How to Explore Siem Reap Alone

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Thanks to TV documentaries and history books, some of us still have jitters when we think of Cambodia. But Siem Reap City, the capital of Siem Reap province, has become an international destination and proved to be tourist-friendly. Hotels, restaurants, businesses sprawl over the city.

Siem Reap may be a far cry from Las Vegas that comes to life at night, but midnight touchdowns at the airport are safe. From the Angkor International Airport, you can hire a tuk-tuk to reach the city proper. Most hotels offer a free pick-up service, so you may book in advance. If the tuk-tuk driver offers to be your local guide for the duration of your stay, ask first your hotel if the price is, well…reasonable.

If you’re one who prefers proximity to nightlife, pick a hotel or B&B near the famous Pub Street and the Old Market. My three-night stay at the Golden Butterfly Villa was worth every dollar — cheap rates, cozy rooms with ambient light where you can take crazy selfies at a spur of the moment, uber friendly staff and good Khmer food.

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Facade of the Golden Butterfly Villa

 

Tuk-tuk drivers clearly know not only their way around the city but their town’s history as well. So if you don’t have ears for tales about a thousand plus temples, don’t bother asking your driver.

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The driver can take you to the Small Circuit – the famous largest temple of Angkor Wat, Banteay Kdei, the Tom Promh where Tomb Raider was filmed. Then the temples at Angkor Thom. Small temples won’t take much of your time, unless you’re perfecting your snapshots of Boddhisattva’s faces (which you could find in all the temples). Tip: Wear proper clothes for Angkor Wat and Baphoun Temples. Or at least bring a shawl. Too much skin exposure is a no-no.

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The entrance way to the Angkor Wat Archaeological Park

 

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If you’re like me who has included taking the perfect sunset shot in the bucket list, take a chance on the heart of Tonle Sap Lake. But make sure your tuk-tuk driver knows, so he can plan ahead what time he is taking you to the lake.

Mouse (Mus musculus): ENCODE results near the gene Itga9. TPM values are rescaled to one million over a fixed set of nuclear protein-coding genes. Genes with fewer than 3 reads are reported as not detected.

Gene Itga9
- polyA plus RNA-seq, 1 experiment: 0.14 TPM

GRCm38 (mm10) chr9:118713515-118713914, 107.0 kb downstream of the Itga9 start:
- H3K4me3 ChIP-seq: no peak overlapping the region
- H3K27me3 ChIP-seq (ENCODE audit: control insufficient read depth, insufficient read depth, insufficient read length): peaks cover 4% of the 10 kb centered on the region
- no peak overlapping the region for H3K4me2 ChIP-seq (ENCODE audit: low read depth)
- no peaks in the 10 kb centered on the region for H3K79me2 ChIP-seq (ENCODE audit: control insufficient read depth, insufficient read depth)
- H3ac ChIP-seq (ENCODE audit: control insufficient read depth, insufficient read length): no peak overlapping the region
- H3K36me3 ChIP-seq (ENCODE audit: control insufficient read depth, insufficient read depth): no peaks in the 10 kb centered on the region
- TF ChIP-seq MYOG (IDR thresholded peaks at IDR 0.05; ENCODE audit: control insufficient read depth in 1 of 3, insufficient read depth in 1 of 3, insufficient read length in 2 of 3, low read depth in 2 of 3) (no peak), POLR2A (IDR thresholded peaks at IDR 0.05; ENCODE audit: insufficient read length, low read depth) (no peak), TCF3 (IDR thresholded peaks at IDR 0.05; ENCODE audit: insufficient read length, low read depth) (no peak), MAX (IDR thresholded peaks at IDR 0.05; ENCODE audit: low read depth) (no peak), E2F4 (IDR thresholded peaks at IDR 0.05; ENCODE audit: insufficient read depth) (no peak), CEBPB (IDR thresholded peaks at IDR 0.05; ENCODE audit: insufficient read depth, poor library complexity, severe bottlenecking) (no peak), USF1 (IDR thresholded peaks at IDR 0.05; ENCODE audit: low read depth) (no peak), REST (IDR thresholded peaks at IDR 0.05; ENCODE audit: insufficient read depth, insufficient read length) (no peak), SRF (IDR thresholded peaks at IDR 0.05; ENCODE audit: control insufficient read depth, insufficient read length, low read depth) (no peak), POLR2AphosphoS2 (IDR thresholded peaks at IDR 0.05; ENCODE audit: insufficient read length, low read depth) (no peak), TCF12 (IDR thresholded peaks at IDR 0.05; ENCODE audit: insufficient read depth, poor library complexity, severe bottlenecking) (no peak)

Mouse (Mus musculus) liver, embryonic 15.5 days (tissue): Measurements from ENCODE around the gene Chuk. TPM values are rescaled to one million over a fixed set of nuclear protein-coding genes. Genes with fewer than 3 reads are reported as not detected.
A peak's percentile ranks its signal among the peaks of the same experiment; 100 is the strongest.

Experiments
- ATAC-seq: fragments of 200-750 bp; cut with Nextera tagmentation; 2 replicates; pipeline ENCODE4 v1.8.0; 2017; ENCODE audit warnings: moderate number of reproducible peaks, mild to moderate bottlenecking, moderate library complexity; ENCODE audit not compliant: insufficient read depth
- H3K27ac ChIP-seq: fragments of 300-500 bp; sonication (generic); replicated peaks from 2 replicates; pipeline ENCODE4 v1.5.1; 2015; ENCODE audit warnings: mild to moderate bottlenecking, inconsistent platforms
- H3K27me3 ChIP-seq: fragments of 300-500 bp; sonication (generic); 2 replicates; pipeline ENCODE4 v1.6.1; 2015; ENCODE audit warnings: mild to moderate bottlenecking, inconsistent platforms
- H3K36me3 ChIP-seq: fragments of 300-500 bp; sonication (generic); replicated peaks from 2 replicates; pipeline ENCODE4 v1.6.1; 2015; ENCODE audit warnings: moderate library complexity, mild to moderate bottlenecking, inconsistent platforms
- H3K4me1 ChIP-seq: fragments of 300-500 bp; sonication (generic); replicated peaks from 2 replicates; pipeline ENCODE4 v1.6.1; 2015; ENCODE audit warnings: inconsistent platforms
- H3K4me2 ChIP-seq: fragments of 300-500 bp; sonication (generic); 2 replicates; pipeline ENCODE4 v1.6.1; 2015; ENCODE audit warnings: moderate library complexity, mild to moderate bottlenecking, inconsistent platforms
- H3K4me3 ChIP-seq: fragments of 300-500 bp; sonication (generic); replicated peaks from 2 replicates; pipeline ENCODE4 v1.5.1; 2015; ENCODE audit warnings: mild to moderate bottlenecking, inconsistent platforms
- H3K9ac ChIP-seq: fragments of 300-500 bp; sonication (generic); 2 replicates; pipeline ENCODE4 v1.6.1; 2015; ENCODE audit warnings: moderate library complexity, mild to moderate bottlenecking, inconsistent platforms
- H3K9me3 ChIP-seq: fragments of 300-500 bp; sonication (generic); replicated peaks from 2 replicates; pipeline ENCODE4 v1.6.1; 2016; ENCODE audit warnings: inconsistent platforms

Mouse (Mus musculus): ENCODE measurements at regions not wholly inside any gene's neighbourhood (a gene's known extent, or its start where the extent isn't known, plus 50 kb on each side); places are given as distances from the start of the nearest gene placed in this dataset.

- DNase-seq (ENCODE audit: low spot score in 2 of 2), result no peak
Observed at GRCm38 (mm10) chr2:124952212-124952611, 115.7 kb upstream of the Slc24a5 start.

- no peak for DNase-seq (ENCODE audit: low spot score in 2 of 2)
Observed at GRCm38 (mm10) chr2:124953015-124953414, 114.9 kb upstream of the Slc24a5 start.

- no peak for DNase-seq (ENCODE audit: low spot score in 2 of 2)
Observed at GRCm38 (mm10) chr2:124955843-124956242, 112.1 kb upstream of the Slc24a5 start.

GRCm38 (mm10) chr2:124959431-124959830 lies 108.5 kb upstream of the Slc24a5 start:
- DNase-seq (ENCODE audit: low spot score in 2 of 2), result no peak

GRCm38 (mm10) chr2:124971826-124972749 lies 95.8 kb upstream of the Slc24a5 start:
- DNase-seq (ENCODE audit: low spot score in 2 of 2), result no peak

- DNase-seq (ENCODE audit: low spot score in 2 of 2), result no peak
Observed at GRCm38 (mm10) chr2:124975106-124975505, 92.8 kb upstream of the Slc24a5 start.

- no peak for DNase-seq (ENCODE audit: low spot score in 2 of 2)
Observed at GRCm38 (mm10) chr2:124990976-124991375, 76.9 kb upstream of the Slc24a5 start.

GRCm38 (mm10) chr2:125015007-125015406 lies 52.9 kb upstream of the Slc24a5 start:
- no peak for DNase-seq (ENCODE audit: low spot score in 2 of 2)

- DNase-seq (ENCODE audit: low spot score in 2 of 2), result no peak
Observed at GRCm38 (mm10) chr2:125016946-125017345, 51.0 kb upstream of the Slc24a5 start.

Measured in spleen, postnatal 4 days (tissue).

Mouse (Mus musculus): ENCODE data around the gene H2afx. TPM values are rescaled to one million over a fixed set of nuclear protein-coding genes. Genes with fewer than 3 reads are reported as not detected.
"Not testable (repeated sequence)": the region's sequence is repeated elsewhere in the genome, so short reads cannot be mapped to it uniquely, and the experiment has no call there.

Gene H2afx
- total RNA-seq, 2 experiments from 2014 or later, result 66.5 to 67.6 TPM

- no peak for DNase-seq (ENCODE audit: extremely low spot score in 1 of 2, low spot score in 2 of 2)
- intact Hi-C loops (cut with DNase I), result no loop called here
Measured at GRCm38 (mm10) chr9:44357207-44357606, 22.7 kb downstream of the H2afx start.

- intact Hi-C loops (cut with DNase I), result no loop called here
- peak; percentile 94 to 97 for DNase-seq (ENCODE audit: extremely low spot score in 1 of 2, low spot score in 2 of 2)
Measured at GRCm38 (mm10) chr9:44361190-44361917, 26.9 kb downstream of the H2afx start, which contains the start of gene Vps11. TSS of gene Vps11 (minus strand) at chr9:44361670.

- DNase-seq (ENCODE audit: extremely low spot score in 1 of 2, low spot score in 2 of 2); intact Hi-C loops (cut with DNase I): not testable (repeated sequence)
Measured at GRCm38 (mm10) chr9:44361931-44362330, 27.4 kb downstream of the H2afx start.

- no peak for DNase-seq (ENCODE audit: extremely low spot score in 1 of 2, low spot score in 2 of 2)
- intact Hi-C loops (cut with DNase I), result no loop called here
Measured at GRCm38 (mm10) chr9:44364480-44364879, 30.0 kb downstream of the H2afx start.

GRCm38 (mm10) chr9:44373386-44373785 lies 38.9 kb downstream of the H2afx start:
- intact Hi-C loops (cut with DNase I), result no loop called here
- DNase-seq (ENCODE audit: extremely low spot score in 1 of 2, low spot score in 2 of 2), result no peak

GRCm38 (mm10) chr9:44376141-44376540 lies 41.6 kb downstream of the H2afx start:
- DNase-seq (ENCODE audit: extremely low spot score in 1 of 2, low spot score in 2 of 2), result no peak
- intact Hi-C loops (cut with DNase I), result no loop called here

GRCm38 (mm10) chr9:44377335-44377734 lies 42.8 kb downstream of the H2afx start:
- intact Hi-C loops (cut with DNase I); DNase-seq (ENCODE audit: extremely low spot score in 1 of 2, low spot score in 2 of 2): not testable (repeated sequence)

If at daytime the tuk-tuk driver suggests you visit the Tonle Sap floating village, be wary of scams. You will be taken to a floating store by a local guide. He would suggest you buy goods for the orphans that you would visit later on. Know that it’s your choice on how much worth of goods you would give out to the children. Many clueless tourists get ripped off by the end of the tour. I was told not all the donated goods or money go to the orphans.

Not to miss is the lok lak (stir-fried chicken, beef or pork). You can find it in most restaurants offering Khmer food.

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Khmer beef lok lak

 

Most establishments prefer US dollars, but they will give you change in Cambodian Real. ATM machines are all over the city. Just check with your local banks if they allow international withdrawals in case you need extra cash (in Cambodian Riel).

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If you’re a fan of street dining, Pub Street is the place to go at daytime and nighttime and in-between. It has a wide selection of Asian and non-Asian cuisine. And when the dark hits Pub Street, do not miss the local beer and exotic must-tries like fried snakes, crickets and cockroaches.

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Take a quick stroll and get either a body massage or a fish foot massage.

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Several restaurants and hotels offer cultural performances during the evening. Prices usually include a buffet meal. For souvenirs, your best bet are the markets or the Artisan Village.

Siem Reap is surprisingly a friendly city. My tuk-tuk driver, Mr. Hak, said the locals do the best they can to put in a good name for the community. The more tourists coming in, the more jobs the locals gain. So when you’re in Siem Reap, return the favor – be friendly!

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